Sometimes a post about something I thought was interesting…..But, ALWAYS to do with books, authors, writing, words, and live theatre.

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Short plays for the classroom, general fiction, children’s plays and fairy tales,  poetry and a true crime mystery series. Diversity is the
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MY BLOG features INTERVIEWS with  best-selling AUTHORS!   December:  Jayne Ann Krentz (Amanda Quick)  January: Molly Gloss.  February: Rick Lenz. March: Patrick Canning and April: Poet, Joe Albanese

 

To Purchase

 

 

 

Interview with Actor PLaywright, Rick Lenz (part 2)

…with wife

Q. Do you ‘get lost’ in your writing?

RL. I sure do. I don’t think I’d stop sometimes, if it weren’t for the fact that I’ve got a body and that it gets tired, hungry, thirsty, and sore from remaining in the same position too long.

Q. Do you have a new book coming out soon? If so tell us about it.

RL. I wrote a book last year that is now complete except for some editing. I’m not yet sure when it will be published, but I hope soon. It’s about an old actor, devoted to his wife, who made a few mistakes during his younger years. He gets a chance to redo those years, but discovers all he really wants to do is get back to his wife.

Q. When did you begin to write seriously?

RL. I switched my acting career from first priority to second about 15 years ago. Writing took its place as my great passion.

Q. How long after that were you published?

RL. It took me eight years to write some books that were publishable.

Q. Do you think we will see, in our lifetime, the total demise of paper books?

RL. I don’t believe that will happen.

Q. What makes a writer great?

RL. Since writing is very much a craft (plus inspiration, of course) I think the major factor is wanting—no loving—to write and doing it until you get good. I’d add one thing to that: nothing you write is sacred. If it’s not exactly what pleases you, throw it away and rewrite it until it does.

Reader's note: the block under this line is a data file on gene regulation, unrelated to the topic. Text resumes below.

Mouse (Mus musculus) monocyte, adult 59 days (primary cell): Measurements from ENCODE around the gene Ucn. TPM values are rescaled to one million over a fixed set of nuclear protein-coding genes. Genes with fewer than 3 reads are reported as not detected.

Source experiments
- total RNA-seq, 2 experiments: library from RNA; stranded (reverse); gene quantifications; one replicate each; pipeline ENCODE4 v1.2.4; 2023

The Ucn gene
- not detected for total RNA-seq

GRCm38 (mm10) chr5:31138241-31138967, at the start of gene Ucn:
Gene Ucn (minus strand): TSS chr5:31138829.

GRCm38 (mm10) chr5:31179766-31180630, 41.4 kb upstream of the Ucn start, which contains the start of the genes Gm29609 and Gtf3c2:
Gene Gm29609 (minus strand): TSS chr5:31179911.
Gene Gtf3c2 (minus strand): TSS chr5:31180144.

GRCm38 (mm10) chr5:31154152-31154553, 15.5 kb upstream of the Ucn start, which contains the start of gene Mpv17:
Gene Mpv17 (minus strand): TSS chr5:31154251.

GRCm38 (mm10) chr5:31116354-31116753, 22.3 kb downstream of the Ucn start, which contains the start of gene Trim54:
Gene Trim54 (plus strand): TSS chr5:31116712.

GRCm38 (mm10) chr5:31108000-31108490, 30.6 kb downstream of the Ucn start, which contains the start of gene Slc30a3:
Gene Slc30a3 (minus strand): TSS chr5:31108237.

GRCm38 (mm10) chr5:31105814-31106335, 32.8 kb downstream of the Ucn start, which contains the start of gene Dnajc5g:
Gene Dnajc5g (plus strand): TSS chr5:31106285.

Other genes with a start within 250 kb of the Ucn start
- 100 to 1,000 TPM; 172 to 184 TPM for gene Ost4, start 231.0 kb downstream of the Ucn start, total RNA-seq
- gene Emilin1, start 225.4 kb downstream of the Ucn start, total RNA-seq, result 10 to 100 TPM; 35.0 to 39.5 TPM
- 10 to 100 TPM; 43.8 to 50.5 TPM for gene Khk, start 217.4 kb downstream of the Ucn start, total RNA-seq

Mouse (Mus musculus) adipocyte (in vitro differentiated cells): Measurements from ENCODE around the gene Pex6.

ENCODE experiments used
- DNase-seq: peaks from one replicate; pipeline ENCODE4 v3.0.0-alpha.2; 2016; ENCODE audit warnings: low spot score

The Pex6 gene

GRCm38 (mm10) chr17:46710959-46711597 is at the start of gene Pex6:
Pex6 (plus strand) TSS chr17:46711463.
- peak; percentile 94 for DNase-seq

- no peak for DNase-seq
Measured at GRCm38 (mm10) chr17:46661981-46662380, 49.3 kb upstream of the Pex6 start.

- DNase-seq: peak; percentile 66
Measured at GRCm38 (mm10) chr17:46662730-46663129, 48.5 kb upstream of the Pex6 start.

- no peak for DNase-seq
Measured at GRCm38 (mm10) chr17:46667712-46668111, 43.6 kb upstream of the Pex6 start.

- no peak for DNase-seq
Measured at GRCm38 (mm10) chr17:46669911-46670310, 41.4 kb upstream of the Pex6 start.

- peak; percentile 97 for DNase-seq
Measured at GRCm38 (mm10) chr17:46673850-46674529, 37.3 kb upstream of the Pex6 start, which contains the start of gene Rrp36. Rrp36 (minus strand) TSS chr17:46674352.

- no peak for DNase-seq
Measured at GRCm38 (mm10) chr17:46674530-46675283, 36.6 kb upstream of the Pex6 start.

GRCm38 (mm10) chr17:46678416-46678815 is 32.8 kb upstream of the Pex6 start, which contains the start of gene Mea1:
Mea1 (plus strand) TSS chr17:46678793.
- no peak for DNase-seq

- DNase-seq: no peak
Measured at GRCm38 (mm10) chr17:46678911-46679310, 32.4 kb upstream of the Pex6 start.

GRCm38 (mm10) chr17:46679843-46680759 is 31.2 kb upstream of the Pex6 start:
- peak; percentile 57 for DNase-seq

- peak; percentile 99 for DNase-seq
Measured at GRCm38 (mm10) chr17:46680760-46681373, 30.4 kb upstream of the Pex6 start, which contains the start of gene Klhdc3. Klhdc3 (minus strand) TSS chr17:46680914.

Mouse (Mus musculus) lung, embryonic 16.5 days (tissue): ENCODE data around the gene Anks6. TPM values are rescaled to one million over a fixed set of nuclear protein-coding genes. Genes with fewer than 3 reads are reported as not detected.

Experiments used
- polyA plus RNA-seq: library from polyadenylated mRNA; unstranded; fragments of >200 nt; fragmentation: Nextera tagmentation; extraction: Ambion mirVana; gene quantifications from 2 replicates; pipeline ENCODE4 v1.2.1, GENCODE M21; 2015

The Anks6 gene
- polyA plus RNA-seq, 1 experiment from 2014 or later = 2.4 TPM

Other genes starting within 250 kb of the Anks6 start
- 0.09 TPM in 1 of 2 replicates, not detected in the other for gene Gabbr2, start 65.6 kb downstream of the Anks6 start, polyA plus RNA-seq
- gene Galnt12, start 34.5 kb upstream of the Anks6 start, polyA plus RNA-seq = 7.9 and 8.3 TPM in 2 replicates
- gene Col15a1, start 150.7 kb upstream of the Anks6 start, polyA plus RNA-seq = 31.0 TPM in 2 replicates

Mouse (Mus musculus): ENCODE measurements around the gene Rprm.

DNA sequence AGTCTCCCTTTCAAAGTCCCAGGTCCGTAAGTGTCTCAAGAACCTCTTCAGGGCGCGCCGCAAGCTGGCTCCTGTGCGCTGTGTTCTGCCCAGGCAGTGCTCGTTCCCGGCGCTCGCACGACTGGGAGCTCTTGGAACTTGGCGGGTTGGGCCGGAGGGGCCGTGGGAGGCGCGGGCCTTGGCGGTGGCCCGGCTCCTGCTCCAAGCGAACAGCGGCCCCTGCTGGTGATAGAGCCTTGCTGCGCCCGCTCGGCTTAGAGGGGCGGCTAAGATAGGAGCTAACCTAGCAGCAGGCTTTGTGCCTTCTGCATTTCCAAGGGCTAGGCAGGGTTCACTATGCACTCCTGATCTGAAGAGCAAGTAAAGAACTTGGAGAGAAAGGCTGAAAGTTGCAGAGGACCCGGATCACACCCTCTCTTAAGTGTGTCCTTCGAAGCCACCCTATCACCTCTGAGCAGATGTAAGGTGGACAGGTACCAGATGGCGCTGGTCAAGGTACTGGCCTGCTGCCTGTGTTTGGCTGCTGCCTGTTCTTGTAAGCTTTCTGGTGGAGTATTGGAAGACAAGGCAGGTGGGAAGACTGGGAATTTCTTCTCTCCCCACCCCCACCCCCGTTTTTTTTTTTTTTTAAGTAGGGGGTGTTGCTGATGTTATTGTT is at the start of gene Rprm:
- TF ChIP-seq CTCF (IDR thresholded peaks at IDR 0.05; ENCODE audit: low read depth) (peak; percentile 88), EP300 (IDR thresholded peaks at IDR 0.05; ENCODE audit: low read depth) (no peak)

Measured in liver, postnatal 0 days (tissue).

Q. and the all-important: What does the process of going from “no book” to “finished book” look like for you?

RL. It is never the same for me. The book I wrote last year unfolded itself within a year. My first two novels took me over 10 years to get right. My memoir, North of Hollywood, took only about a year. I really can’t say what the whole process looks like. I think if I knew that—and this is speaking only for me—I wouldn’t be a very good writer.

Q. How has your life experiences influenced your writing?

RL. I came from a very dysfunctional family. It was often painful at the time, especially during my teenage years. So, that was certainly a factor. After that, I spent most of my life as a professional actor; my show business life, as a theater actor in New York, and a Hollywood actor, living in Los Angeles, has had a big influence on my writing.

Q. What’s your down time look like?

RL. I read, exercise, meditate, and spend my most joyful times with Linda and my children and grandchildren.

Q. Have you or do you want to write in another genre`?

RL. I have been a playwright (as well as an actor) for most of my life. I prefer writing books now. As to the genre of my writing, some people call it fantasy, but I do like to try to make it as a literary as I possibly can.

…with grandson

Note to Self: (a life lesson you’ve learned.)

RL. I think life is meant to be joyful. But in order for that to be the case—again, speaking for myself—I have to constantly practice kindness, forgiveness, and the continual understanding that God loves me no more than He loves everyone else.

Don’t miss Part I of this wonderful interview.

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MY BLOG features INTERVIEWS with  best-selling AUTHORS!   December:  Jayne Ann Krentz (Amanda Quick)  January: Molly Gloss.  February: Rick Lenz, March: Patrick Canning and April: Poet, Joe Albanese
To receive my posts sign up for my   On the home page, enter your email address.  Thanks! 

 

To Purchase